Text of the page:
A precautionary approach to using paracetamol during pregnancy

A precautionary approach to using paracetamol during pregnancy
A precautionary approach to using paracetamol during pregnancy

Paracetamol (also called acetaminophen) should be used only when medically indicated during pregnancy and at the lowest effective dose for the shortest possible time, according to a Consensus Statement published in Nature Reviews Endocrinology. The authors call for a focused research effort to study how paracetamol may affect foetal development and propose a series of precautionary measures that should be taken in the meantime.

Paracetamol is widely used during pregnancy, with estimates suggesting that it is used by up to 65% of those who are pregnant in the United States, and over 50% worldwide. However, an increasing amount of research suggests that prenatal exposure to paracetamol may affect foetal development, which might increase the risk of certain neurodevelopmental, reproductive and urogenital disorders.

David Kristensen and colleagues conducted a review of experimental animal and cell-based research, and human epidemiological research related to paracetamol use during pregnancy published between 01 January 1995 and 25 October 2020. The authors summarize the research, reporting that prenatal paracetamol exposure in humans might be associated with adverse neurological, urogenital and reproductive outcomes in males and females. These epidemiological findings are supported by experimental studies showing adverse effects in animal and cellular models.

Based on their review and taking a precautionary approach, the authors propose that people should be counselled early on in pregnancy to forego the use of paracetamol unless medically indicated; consult with their physician or pharmacist if uncertain whether to use paracetamol and before using on a long-term basis; and minimize risk by using the lowest effective dose for the shortest possible time. While these recommendations may not differ substantially from current general pregnancy medication advice, the authors believe that paracetamol-specific risk communication is warranted to both health professionals and those who are pregnant because of the high rates of use and perceptions of negligible risk.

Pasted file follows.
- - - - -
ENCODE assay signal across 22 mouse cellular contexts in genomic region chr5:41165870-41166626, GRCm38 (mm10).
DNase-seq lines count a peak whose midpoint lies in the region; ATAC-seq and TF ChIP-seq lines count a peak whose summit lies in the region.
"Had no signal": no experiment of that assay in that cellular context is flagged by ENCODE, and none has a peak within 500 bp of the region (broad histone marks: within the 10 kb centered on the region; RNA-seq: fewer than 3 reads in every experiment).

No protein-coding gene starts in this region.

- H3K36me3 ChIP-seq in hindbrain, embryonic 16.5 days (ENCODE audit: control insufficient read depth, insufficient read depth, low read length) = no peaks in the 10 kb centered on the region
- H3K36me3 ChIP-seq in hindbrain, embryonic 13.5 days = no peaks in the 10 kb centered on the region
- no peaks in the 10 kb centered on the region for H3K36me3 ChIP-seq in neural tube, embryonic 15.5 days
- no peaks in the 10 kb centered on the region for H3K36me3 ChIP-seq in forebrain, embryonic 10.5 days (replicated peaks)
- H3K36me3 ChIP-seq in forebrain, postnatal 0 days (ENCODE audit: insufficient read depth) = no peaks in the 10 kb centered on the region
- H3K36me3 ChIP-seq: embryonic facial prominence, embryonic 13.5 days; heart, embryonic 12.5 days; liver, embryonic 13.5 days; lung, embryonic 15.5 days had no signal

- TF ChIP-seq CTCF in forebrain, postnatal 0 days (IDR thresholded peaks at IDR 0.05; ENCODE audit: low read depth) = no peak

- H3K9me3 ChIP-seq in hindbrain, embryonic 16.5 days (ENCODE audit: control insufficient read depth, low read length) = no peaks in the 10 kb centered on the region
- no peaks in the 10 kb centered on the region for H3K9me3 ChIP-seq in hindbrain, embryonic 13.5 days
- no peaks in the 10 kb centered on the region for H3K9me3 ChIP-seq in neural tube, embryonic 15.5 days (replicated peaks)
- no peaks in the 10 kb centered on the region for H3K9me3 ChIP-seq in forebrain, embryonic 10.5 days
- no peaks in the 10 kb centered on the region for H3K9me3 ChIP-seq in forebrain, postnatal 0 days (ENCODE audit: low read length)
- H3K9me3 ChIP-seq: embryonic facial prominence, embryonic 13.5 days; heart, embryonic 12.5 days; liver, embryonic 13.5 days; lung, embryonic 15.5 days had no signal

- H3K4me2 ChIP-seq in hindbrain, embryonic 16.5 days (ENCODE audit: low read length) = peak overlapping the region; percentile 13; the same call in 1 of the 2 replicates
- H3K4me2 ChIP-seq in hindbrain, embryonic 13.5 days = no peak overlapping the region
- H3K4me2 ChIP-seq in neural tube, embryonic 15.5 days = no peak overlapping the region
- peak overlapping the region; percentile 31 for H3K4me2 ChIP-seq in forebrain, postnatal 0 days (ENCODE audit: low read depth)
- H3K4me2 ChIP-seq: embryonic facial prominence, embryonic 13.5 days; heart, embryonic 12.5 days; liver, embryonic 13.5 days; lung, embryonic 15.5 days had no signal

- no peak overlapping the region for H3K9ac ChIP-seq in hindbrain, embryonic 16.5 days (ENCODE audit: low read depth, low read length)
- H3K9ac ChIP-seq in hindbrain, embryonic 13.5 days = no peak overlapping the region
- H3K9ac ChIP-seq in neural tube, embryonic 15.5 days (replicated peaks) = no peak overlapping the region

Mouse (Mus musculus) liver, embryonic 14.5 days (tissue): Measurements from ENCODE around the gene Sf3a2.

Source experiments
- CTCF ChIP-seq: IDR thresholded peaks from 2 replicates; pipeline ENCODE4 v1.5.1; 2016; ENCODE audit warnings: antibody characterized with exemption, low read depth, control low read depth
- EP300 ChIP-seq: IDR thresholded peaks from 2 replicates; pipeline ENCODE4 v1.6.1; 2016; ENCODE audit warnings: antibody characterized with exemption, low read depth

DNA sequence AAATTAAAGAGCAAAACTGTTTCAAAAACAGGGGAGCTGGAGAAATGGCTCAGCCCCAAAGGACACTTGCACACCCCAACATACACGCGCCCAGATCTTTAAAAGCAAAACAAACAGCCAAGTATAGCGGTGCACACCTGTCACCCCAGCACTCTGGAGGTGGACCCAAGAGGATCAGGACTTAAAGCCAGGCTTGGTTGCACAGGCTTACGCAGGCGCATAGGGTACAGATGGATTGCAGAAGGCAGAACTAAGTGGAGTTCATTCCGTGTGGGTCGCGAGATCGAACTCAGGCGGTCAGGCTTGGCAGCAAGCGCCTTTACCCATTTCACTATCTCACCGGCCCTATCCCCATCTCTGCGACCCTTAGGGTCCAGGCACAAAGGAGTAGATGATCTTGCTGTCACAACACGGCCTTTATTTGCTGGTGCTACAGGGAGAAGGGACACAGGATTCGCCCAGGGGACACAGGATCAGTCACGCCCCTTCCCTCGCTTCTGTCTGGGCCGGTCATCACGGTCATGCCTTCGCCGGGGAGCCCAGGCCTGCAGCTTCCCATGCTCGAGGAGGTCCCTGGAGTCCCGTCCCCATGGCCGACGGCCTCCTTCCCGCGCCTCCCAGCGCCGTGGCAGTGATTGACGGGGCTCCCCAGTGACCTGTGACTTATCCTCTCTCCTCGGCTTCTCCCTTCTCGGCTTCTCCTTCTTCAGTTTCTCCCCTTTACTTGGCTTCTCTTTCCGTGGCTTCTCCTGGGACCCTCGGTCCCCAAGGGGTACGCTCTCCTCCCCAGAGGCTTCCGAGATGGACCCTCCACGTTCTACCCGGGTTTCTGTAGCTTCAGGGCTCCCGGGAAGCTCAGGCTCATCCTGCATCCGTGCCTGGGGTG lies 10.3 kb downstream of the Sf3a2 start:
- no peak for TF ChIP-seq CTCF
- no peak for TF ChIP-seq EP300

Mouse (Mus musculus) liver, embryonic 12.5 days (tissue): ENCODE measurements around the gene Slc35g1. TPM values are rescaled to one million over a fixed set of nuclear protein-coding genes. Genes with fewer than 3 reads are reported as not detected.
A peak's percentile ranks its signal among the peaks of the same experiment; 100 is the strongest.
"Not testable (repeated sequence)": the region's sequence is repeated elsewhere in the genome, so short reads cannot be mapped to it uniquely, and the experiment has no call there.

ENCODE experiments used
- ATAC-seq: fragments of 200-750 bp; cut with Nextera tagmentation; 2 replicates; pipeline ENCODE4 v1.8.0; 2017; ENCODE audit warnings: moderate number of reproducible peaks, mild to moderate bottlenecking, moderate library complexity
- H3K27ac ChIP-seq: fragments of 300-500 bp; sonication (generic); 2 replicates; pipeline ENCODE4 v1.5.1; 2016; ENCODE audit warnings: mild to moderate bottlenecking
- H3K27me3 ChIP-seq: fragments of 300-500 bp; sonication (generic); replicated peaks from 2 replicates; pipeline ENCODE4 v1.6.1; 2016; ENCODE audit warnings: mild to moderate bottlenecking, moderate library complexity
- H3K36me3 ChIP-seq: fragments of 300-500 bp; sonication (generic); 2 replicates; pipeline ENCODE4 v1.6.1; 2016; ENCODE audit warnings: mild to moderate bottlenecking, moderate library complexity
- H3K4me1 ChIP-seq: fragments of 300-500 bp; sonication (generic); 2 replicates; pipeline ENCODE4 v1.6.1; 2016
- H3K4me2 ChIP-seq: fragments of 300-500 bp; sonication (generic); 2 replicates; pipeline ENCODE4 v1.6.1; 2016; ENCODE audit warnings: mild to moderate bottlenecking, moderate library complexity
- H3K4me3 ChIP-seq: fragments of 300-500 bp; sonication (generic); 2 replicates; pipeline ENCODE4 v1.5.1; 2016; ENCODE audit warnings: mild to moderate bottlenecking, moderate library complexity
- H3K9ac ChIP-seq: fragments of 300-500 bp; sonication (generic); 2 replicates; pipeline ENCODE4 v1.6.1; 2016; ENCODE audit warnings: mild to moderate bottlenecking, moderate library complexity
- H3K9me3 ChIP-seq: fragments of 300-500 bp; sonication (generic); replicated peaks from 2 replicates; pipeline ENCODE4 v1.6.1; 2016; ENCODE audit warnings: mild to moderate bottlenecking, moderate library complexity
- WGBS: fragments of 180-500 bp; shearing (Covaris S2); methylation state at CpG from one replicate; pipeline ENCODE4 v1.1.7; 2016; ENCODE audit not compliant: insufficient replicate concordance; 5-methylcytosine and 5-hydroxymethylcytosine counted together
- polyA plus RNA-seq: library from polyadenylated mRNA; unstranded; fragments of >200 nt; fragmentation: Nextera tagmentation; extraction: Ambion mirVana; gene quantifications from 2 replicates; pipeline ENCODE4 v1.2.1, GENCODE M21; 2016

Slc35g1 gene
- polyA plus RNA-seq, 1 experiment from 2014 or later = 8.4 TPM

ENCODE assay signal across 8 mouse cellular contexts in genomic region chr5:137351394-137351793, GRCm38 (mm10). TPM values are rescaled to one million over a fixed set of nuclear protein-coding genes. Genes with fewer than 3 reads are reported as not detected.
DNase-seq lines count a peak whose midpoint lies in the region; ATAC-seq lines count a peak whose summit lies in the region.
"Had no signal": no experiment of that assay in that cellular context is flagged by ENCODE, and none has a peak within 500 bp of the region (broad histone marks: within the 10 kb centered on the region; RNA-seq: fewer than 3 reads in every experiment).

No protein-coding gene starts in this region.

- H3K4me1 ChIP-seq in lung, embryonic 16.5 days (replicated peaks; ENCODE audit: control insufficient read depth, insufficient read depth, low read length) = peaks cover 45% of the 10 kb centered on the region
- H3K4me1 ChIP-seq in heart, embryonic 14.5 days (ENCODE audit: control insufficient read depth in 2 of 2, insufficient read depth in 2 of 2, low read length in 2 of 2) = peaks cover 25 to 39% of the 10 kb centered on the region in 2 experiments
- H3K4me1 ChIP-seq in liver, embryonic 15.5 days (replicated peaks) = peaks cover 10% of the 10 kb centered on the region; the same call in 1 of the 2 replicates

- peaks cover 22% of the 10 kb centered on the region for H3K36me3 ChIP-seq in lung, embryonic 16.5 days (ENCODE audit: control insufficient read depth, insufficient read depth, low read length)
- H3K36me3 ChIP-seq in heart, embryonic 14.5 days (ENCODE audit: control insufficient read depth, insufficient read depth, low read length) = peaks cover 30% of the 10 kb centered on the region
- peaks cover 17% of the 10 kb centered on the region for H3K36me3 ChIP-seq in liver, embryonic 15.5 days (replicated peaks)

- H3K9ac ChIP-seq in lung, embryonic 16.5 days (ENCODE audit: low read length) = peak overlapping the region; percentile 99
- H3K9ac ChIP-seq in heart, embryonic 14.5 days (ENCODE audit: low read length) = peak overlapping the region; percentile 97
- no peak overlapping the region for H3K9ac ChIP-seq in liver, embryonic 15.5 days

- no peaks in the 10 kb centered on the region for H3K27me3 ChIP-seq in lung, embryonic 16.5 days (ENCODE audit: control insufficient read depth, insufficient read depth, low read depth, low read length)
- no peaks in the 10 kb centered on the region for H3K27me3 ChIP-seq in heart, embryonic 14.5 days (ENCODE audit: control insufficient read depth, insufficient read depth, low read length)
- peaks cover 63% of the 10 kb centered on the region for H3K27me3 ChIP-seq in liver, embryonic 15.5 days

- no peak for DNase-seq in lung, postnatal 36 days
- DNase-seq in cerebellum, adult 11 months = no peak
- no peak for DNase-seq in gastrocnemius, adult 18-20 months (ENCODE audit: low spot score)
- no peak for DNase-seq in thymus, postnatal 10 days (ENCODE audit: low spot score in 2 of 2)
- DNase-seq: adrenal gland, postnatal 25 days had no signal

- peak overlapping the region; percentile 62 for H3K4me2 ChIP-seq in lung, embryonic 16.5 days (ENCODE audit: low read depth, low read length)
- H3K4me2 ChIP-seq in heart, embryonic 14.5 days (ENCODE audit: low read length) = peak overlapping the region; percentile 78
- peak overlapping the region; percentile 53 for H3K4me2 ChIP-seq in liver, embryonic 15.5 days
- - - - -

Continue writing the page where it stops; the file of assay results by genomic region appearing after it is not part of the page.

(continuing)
Kristensen and co-authors call for agencies such as the US Food and Drug Administration and the European Medicines Agency and appropriate societies to review all available data covering both epidemiological and experimental studies, so that an evidence-based evaluation of the risk can be made available to inform patients and healthcare professionals. They also make some recommendations for the design of robust future human epidemiological studies to better understand the effects of paracetamol exposure during pregnancy.


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